0

Is it possible to list all files that get copied into the image from the build context, or affect the final contents of the image in any other way?

I need this for dependency tracking; I am sculpting a build system for a project that involves building multiple images and running containers from them in the local dev environment. I need this to be optimized for rapid code-build-debug cycle, and therefore I need to be able to avoid invoking docker build as tightly as possible. Knowing the exact set of files in the build context that end up affecting the image will allow me to specify those as tracked dependencies for the build step that invokes docker build, and avoid unnecessary rebuilds.

I don't need to have this filelist generated in advance, though that is prefereable. If no tool exists to generate it in advance, but there is a way to obtain it from a built image, then that's OK too; the build tool I use is capable of recording dynamic dependencies discovered by a post-build step.

Things that I am acutely aware of, and I still make an informed decision that pursuing this avenue is worthwile:

  • I know that the number of dependencies thus tracked can be huge-ish. I believe the build tool can handle it.
  • I know that there are other kinds of dependencies for a docker image besides files in the build context. This is solved by also tracking those dependencies outside of docker build. Unlike files from the build context, those dependencies are either much fewer in number (i.e. files that the Dockerfile's RUN commands explicitly fetch from the internet), or the problem of obtaining an exhaustive list of such dependencies is already solved (e.g. dependencies obtained using a package manager like apt-get are modeled separately, and the installing RUNs are generated into the Dockerfile from the model).
2
  • Related: stackoverflow.com/q/38946683/596285 – BMitch Jan 25 at 12:42
  • The whole purpose is to obtain information that can be used to decide whether issuing docker build can be skipped. If obtaining this information requires issuing docker build, it defeats the purpose. – Szczepan Hołyszewski Jan 25 at 20:48
0

Nothing is copied to the image unless you specifically say so. So, check your Dockerfile for COPY statements and you will know what files from the build context are added to the image.

Notice that, in the event you have a COPY . ., you might have a .dockerignore file in the build context with files you don't want to copy.

1
  • That's precisely the problem: to obtain The Truth about the exact set of build context files that Docker actually did use to build the image, and to achieve this without parsing the Dockerfile and reimplementing docker's tree copying logic, the .dockerignore logic and possibly more. – Szczepan Hołyszewski Jan 25 at 5:01
0

I don't think what's you're looking for would be useful even if it was possible. A list of all files in the previously built image wouldn't factor in new files, and it would be difficult to differentiate new files that affect the build from new files that would be ignored.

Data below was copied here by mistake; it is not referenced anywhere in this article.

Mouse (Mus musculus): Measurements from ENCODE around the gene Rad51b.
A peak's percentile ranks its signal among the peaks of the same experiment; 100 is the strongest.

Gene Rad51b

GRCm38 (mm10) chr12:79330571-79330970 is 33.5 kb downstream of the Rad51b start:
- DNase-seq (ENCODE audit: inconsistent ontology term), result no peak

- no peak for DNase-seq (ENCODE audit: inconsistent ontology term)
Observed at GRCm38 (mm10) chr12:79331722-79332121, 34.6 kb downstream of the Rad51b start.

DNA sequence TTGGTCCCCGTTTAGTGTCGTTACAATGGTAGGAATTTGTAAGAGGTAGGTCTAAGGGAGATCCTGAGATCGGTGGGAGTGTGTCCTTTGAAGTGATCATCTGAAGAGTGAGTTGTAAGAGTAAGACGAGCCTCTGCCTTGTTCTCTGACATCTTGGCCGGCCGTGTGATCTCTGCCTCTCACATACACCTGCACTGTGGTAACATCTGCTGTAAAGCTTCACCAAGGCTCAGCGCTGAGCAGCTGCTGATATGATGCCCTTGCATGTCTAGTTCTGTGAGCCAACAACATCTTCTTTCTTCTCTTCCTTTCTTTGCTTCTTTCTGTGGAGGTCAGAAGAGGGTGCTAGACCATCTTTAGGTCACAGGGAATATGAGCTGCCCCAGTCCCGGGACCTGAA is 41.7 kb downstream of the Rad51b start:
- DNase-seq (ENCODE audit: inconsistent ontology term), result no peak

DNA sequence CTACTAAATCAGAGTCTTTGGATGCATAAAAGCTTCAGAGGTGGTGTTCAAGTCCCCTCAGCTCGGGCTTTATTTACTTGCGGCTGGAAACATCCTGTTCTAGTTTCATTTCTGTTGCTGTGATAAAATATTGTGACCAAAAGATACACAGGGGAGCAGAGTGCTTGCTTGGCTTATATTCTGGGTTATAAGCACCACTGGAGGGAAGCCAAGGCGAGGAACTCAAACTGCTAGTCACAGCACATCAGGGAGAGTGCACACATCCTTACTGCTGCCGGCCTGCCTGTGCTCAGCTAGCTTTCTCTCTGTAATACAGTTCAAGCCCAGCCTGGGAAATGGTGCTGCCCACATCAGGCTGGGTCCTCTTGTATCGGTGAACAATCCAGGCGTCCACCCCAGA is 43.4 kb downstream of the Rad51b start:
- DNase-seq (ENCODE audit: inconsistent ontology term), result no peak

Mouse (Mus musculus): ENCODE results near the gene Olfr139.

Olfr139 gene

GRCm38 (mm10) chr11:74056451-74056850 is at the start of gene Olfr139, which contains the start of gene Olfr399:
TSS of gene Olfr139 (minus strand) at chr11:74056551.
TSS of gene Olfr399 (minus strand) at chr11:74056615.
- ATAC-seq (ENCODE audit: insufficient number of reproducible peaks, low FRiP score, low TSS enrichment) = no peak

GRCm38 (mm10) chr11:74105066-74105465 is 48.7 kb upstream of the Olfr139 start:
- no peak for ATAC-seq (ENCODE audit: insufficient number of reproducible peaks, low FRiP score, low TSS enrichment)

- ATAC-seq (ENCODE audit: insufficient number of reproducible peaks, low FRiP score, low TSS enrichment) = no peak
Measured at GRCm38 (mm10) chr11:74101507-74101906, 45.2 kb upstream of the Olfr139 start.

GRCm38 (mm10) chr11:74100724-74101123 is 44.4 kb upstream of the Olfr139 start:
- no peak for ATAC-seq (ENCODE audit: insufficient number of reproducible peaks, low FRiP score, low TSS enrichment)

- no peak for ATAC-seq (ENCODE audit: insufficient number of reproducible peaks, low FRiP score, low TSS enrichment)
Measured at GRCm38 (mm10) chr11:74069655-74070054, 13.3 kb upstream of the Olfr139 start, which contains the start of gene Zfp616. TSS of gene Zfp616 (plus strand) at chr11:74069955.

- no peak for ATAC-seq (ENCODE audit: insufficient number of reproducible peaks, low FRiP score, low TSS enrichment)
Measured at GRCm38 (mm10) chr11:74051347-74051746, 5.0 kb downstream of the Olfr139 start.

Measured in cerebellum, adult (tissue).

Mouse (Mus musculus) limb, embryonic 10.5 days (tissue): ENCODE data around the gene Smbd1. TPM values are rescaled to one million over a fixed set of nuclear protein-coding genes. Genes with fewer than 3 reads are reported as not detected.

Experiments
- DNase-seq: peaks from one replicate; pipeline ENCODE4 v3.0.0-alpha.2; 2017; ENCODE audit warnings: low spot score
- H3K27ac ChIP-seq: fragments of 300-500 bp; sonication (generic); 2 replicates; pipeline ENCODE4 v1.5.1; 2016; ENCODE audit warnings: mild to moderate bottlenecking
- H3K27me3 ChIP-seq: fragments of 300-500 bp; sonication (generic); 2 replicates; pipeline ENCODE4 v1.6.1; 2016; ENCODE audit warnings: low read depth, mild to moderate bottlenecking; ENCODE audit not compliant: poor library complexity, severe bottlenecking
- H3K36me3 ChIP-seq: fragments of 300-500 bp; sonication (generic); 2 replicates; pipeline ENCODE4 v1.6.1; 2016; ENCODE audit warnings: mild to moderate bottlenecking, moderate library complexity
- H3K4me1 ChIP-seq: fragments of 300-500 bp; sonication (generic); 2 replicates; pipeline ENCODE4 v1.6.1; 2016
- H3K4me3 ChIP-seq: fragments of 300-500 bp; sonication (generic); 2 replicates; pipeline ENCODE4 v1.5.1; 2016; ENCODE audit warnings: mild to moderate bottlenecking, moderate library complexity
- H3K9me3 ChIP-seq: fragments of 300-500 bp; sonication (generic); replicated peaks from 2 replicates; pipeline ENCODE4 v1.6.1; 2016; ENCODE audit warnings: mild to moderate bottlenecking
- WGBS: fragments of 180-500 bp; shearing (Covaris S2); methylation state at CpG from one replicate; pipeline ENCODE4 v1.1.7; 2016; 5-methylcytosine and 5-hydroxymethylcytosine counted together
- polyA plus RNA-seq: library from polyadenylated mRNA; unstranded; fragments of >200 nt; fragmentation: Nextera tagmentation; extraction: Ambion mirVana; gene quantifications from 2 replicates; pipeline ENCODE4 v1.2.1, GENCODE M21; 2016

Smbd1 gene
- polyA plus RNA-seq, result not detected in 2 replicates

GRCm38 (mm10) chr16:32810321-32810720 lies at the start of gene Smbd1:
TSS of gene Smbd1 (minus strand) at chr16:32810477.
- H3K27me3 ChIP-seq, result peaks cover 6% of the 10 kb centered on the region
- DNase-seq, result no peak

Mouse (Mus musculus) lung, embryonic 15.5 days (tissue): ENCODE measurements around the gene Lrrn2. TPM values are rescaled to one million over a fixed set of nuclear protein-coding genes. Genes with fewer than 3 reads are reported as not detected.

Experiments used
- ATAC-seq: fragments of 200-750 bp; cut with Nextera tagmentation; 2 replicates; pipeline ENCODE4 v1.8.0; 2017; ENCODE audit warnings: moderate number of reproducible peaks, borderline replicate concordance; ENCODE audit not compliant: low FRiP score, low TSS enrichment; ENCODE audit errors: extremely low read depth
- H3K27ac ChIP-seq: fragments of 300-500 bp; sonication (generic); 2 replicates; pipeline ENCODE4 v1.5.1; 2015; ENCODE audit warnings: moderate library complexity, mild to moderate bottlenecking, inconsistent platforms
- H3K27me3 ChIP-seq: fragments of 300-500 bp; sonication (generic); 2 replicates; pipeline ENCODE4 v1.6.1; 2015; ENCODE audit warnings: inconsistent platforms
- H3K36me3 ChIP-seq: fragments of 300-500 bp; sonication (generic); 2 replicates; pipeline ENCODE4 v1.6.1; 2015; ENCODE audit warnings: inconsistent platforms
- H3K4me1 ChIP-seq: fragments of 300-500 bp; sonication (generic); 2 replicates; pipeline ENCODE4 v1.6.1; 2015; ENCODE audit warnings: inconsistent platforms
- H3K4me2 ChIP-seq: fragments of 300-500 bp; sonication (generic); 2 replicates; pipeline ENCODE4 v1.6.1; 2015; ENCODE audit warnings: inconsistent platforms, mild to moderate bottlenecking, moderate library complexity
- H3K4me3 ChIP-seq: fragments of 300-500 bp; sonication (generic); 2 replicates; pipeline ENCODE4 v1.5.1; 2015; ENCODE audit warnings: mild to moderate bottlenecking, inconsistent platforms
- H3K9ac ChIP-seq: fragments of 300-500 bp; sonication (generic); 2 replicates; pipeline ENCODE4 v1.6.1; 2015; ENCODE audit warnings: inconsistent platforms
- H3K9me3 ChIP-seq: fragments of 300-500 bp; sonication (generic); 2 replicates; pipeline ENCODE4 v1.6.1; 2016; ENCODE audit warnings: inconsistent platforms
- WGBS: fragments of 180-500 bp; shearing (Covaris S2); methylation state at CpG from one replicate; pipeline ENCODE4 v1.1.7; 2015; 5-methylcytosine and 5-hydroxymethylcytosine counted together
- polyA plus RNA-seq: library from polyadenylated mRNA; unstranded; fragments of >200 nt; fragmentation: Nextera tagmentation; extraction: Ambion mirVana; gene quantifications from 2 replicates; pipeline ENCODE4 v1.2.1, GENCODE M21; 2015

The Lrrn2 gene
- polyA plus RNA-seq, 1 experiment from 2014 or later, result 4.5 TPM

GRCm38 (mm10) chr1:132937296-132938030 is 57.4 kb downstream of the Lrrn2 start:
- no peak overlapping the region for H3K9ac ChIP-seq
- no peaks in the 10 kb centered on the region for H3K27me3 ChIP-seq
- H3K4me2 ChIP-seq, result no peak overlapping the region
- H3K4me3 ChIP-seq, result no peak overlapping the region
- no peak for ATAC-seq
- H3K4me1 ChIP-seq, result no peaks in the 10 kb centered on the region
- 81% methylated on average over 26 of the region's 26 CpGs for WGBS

It's possible that you could parse the Dockerfile, extract every COPY and ADD command, run the current files through a hashing process to identify if they changed from the hash in the image history (you would need to match docker's hashing algorithm which includes details like file ownership and permissions), and then when that hash doesn't match you would know the build needs to run again. You could look at creating a custom buildkit syntax parser, or reuse the low level buildkit code to build your own context processor.

But before you spend too much time trying to implement the above code, realize that it already exists, as docker build. Rather than trying to avoid running a build, I'd focus on getting the build to utilize the build cache so new builds skip all unchanged steps, possibly generating the exact same image id.

5
  • Yes, I realize that docker build already exists. Even in the case of a 100% cached build, it does MUCH more work and is MUCH slower than determining whether even 100s of local files changed. Heck, my current solution based on git-stamping the entire build context is about 5 times faster than re-running docker build on unchanged context, even though my solution runs git diff over the entire monorepo. So PLEASE don't tell me that I am reinventing the wheel. Docker's "wheel" is square, I already invented a roughly octagonal one (a huge improvement), and I want a truly round one. – Szczepan Hołyszewski Jan 25 at 21:39
  • Of course my gitstamping solution doesn't handle .dockerignore, so it does trigger spurious rebuilds if dockerignored files change. That's why I am looking for a TRUE solution. – Szczepan Hołyszewski Jan 25 at 21:46
  • @SzczepanHołyszewski just to verify you are using buildkit and not pushing the result to an external registry? – BMitch Jan 25 at 23:41
  • Yes, I am using buildkit. Some build goals involve pushing images to external registry, some don't. In either case, skipping docker build yields measurable benefits. In a code-build-debug cycle, it often makes the difference between staying in the flow and dropping out of the flow. – Szczepan Hołyszewski Jan 26 at 6:00
  • @SzczepanHołyszewski sounds like you've narrowed yourself into the second paragraph. Be sure when copying the hashing code to factor in the dockerignore file. I'd probably look to the buildkit repo for the Dockerfile parser to extract the copy and add commands. Once you have all that, you can compare the hashes to the previous image. – BMitch Jan 26 at 13:08

Your Answer

By clicking “Post Your Answer”, you agree to our terms of service, privacy policy and cookie policy

Not the answer you're looking for? Browse other questions tagged or ask your own question.